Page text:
Labour has warned Rishi Sunak that “now is not the time” for tax rises and urged him to abandon a “triple hammer blow” of council tax hikes, social security cuts and pay freezes in the upcoming Budget.
Shadow Chancellor Anneliese Dodds hinted at future support for tax hikes on corporations and online retailers – but said Mr Sunak needed to prioritise the economic recovery.
In a speech to Bloomberg in London, Ms Dodds accused her opposite number of being “economically illiterate” and attacked him for presiding over a “year of short-termism”, which she said had cost jobs and caused uncertainty for families and businesses.
Her comments came after the Chancellor hinted at possible tax rises in Wednesday’s Budget, warning that he needed to “level with people” about the challenges facing the economy.
Mr Sunak is reportedly considering hiking corporation tax from 19% to as much as 25%.
Labour has suggested it would oppose such a move – putting it into a surprising alliance with some Tory backbenchers.
Asked if Labour would back tax rises, Ms Dodds said: “We’ve been very clear that the Chancellor should be focused on promoting jobs, on ensuring that businesses can keep going, on getting people who are unemployed speedily back into work.
“He should not be focused on those tax rises.”
She said Labour would be “guided by the economic situation” on when taxes should be increased.
But she hinted that the party could support a levy on online retailers to help level the playing field for struggling high streets.
Ms Dodds added: “I’ve always been clear for example that we have tremendous anomalies unfortunately in the UK tax system.
“We particularly have a big gulf in how businesses based in bricks are taxed and how those based in clicks are taxed.
“We do need to face up to that in the future.
“But right now the Chancellor seems to be focused on those tax changes before he’s secured the tax base.”
Pressed on whether Labour would vote against corporation tax rises, she said Tory governments have pulled the UK further and further away from the average corporation tax level of other nations, which had failed to boost investment.
“So we would look with interest at any longer term plan that the Conservatives might set out to deal with that issue, especially if we also see action taken towards business rates,” she said.
“But should the Chancellor be focused on particularly imposing additional tax rises right now?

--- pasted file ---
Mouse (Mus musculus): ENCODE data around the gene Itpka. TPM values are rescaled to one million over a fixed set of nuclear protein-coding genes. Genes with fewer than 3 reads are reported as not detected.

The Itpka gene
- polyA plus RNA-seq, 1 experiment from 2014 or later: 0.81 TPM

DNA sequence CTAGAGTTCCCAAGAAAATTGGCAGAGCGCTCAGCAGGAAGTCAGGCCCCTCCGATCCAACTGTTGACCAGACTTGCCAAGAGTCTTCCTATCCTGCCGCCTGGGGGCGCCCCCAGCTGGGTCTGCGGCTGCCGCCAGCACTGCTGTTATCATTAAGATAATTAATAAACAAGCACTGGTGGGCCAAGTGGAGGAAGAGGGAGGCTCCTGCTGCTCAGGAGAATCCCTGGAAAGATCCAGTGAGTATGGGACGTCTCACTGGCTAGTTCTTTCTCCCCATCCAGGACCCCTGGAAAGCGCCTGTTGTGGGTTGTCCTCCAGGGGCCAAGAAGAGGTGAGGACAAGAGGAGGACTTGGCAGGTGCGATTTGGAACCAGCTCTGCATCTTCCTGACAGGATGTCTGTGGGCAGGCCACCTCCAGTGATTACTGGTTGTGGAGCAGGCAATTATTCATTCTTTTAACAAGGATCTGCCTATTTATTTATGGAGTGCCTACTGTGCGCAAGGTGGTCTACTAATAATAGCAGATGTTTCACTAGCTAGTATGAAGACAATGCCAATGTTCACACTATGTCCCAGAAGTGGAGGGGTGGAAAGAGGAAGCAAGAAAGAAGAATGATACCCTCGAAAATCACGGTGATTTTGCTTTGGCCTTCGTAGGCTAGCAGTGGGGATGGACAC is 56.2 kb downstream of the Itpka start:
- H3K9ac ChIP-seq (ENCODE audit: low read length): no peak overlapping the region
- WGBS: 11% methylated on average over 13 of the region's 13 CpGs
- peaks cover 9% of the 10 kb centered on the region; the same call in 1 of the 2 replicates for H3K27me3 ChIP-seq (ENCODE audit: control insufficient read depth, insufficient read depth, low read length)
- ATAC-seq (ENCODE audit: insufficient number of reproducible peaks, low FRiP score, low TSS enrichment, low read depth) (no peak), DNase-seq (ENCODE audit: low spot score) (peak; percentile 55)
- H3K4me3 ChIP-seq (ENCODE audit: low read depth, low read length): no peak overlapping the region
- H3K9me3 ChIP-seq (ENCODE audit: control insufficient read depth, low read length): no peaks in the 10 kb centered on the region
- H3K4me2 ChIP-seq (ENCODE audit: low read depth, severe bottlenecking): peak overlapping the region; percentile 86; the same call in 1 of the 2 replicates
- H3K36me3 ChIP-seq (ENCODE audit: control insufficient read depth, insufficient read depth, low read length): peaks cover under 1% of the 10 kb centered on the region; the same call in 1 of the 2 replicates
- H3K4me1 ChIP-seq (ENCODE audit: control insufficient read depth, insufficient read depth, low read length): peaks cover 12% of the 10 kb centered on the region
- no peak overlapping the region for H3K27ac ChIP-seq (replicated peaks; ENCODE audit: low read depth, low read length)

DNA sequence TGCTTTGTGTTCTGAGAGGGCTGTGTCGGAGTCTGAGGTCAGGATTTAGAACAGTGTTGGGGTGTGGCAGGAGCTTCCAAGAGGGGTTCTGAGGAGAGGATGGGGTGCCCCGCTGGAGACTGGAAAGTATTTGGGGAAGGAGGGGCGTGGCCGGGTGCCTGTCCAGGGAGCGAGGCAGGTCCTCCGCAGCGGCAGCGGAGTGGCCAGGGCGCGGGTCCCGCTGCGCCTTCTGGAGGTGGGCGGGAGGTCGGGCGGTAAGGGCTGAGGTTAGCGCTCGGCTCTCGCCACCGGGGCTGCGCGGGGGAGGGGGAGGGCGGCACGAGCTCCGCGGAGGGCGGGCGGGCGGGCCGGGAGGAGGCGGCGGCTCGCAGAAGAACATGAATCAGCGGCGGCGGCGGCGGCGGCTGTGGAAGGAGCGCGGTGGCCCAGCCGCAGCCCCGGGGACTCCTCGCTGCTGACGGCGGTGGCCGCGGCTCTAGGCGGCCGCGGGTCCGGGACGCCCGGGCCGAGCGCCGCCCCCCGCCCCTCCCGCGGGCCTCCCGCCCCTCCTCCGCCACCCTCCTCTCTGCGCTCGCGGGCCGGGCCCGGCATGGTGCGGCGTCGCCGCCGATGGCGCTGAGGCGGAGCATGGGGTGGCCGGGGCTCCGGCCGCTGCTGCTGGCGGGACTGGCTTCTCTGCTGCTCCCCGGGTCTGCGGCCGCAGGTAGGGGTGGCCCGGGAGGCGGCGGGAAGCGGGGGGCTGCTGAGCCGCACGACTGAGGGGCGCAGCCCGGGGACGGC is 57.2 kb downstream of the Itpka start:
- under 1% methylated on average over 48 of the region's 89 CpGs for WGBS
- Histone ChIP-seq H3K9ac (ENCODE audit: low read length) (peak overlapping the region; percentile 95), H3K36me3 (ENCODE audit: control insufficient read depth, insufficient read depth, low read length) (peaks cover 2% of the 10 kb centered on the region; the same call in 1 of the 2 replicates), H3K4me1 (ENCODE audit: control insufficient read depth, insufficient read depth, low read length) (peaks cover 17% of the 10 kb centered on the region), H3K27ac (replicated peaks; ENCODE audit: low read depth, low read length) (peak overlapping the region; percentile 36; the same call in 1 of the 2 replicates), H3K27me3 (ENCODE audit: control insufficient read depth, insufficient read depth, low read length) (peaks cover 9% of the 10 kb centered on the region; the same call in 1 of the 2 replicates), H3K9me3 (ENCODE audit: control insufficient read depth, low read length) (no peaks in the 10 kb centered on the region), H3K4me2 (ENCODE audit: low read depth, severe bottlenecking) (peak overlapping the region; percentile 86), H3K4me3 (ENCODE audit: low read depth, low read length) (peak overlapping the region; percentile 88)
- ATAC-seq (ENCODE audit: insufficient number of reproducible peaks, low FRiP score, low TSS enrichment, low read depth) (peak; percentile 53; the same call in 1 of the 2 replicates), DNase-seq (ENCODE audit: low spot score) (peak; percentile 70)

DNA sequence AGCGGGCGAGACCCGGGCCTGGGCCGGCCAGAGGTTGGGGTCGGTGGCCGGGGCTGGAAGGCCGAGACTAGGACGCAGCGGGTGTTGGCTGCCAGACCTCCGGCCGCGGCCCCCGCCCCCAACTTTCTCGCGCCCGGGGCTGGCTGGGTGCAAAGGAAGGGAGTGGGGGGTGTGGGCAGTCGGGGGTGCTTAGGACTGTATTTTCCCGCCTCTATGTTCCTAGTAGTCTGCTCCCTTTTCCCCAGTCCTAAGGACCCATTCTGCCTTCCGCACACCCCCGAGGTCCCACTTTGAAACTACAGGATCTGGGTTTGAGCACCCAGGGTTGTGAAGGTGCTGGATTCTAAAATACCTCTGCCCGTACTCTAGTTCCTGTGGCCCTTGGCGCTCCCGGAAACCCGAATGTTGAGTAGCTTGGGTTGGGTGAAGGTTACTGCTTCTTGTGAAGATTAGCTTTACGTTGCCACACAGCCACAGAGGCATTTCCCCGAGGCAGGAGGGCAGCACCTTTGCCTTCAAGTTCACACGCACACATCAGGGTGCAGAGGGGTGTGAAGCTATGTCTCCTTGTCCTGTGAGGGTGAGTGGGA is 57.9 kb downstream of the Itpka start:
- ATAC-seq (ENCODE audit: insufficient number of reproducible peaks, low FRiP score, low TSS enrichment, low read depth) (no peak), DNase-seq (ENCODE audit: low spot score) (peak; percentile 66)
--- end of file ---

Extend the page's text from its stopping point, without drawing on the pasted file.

“Well, we don’t believe that he should be focused on that. He really should be focused on securing the recovery.
“Now is not the time for immediate tax rises – it is the time for a Chancellor focused on jobs and securing our recovery.”
Ms Dodds also accused the Chancellor of hammering families and rewarding frontline workers with a real-terms pay cut.
“Families across the country have sacrificed so much throughout this crisis, and yet Rishi Sunak ’s reward is to hit them with a triple hammer blow of council tax rises, social security cuts and pay freezes,” she said.
“The Chancellor’s message to our key workers – our teachers, our police officers, our armed forces personnel – at the end of one of the hardest years in living memory is to say you deserve a real-terms pay cut.
“That is spectacularly unjust. It’s also economically illiterate.
“If you take money out of people’s pockets, they’ll tighten their belts and spend less. Our high street shops and small businesses will have fewer customers.
“The economy will take longer to recover, more businesses will fail and more jobs will be lost.”
Ms Dodds said she would “not be adopting his position” if Labour was in Downing Street, and warned people were tightening their belts when the economy needed a boost.
The Chancellor confirmed a pay freeze for millions of public sector workers in November’s Spending Review.
Nurses, doctors and other NHS staff will get a pay rise, other public sector workers will miss out – unless their pay is under £24,000.
Meanwhile, Boris Johnson said he hoped there could be a “strong, jobs-led recovery” following the pandemic.
“Everybody has heard what Rishi has been saying about the importance of being frank with ourselves about the state of the public finances,” he told reporters on a visit to a school on Monday.
“Yes, of course, it’s been expensive to look after everybody throughout the pandemic.
“But I have no doubt that if we get it right, as I’m sure we can, we can have a strong, jobs-led recovery, that I think could be much stronger than many of the pessimists have been saying over the last six months or so.”